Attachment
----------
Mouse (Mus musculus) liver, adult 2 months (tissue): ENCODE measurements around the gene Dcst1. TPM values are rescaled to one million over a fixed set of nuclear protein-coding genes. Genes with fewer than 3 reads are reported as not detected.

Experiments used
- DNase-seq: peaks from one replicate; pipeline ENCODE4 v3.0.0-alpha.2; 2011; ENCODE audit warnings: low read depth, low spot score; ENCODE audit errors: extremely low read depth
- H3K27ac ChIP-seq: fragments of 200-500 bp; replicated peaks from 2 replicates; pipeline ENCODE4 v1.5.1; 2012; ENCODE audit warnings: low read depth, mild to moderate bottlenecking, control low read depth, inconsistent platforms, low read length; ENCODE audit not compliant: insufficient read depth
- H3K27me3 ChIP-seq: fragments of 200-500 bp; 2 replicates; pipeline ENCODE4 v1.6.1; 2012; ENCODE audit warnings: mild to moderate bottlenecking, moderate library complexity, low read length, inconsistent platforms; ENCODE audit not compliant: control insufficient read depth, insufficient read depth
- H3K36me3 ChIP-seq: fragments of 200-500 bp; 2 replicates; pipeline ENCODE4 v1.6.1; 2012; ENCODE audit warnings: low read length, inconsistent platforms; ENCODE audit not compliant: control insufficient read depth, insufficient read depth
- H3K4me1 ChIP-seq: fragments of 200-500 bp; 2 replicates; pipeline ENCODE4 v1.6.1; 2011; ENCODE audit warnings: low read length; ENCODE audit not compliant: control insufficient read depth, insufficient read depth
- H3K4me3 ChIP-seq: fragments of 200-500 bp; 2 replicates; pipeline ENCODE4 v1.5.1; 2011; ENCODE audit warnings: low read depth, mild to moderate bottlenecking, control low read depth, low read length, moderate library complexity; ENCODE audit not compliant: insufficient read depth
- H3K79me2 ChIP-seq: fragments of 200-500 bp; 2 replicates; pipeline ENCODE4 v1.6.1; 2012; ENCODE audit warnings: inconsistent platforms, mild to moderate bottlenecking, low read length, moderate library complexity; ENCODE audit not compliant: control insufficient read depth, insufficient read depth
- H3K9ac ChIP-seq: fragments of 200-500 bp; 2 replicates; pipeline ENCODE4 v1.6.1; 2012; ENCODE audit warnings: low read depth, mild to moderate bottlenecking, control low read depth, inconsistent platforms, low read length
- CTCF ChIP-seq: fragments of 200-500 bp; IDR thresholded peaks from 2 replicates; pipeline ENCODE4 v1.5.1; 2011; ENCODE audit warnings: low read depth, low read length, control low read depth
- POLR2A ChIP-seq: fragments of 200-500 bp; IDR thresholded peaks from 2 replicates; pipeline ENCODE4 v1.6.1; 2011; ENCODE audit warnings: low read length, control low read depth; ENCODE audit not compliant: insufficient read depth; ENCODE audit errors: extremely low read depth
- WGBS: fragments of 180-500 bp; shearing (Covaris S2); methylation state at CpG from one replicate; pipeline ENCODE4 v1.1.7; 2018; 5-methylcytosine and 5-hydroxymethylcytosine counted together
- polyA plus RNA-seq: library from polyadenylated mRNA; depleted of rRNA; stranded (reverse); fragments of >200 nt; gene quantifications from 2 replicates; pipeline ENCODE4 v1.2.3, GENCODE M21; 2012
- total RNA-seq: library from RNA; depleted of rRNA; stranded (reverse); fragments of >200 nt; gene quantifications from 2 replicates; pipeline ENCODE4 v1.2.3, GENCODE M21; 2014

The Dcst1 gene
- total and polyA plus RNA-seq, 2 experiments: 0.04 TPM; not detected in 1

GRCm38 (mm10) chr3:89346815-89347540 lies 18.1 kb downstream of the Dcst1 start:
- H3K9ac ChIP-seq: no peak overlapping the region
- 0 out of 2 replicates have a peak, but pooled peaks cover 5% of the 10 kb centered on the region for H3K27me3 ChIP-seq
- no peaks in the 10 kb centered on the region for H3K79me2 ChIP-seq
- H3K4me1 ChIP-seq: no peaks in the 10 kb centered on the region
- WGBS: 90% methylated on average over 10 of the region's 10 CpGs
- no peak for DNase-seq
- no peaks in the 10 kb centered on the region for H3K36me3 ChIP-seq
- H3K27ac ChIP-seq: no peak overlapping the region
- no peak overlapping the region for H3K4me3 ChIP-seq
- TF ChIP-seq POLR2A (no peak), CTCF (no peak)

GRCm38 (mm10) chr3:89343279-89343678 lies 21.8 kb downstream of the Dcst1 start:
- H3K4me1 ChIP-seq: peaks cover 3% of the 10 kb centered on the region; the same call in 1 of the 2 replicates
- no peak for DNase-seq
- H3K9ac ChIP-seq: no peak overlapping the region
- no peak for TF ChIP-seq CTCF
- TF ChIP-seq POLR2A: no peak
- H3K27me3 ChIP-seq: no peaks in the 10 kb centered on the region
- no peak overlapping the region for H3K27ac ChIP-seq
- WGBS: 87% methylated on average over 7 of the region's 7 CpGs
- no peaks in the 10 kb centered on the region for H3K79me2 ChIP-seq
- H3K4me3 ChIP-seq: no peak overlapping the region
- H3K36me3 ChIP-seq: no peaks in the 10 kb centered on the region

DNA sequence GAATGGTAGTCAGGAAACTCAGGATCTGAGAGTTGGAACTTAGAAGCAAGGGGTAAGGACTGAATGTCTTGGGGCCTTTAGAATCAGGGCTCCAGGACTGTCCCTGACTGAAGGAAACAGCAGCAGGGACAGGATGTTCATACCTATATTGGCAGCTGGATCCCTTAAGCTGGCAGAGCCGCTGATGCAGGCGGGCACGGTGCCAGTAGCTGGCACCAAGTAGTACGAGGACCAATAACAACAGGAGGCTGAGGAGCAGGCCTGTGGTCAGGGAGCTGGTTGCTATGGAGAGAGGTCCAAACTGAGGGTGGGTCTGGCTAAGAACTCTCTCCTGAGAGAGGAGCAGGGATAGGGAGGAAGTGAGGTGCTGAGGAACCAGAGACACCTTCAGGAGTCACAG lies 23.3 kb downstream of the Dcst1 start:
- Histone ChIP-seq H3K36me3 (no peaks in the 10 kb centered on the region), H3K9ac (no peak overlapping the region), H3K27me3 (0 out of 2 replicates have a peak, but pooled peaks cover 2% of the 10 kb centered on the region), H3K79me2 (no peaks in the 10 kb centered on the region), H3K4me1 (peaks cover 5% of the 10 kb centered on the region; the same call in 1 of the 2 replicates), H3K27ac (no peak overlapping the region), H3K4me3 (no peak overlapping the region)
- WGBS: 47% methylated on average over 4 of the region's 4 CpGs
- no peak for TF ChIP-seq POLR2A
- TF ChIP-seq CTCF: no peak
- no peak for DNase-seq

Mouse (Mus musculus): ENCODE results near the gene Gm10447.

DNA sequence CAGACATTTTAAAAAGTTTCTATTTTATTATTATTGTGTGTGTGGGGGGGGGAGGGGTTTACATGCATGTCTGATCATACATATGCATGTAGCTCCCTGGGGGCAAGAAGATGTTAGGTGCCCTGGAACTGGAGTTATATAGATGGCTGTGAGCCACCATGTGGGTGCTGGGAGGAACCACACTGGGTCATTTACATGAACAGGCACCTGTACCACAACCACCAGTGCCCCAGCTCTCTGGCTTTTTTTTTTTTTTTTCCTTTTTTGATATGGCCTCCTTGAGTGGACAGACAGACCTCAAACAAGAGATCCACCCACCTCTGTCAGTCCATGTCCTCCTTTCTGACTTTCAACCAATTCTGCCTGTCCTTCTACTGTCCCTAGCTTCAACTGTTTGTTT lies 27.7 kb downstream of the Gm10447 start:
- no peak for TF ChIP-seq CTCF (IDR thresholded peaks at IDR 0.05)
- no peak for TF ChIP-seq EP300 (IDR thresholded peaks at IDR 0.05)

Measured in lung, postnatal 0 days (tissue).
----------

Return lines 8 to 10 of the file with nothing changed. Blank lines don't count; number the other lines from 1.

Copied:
- H3K4me3 ChIP-seq: fragments of 200-500 bp; 2 replicates; pipeline ENCODE4 v1.5.1; 2011; ENCODE audit warnings: low read depth, mild to moderate bottlenecking, control low read depth, low read length, moderate library complexity; ENCODE audit not compliant: insufficient read depth
- H3K79me2 ChIP-seq: fragments of 200-500 bp; 2 replicates; pipeline ENCODE4 v1.6.1; 2012; ENCODE audit warnings: inconsistent platforms, mild to moderate bottlenecking, low read length, moderate library complexity; ENCODE audit not compliant: control insufficient read depth, insufficient read depth
- H3K9ac ChIP-seq: fragments of 200-500 bp; 2 replicates; pipeline ENCODE4 v1.6.1; 2012; ENCODE audit warnings: low read depth, mild to moderate bottlenecking, control low read depth, inconsistent platforms, low read length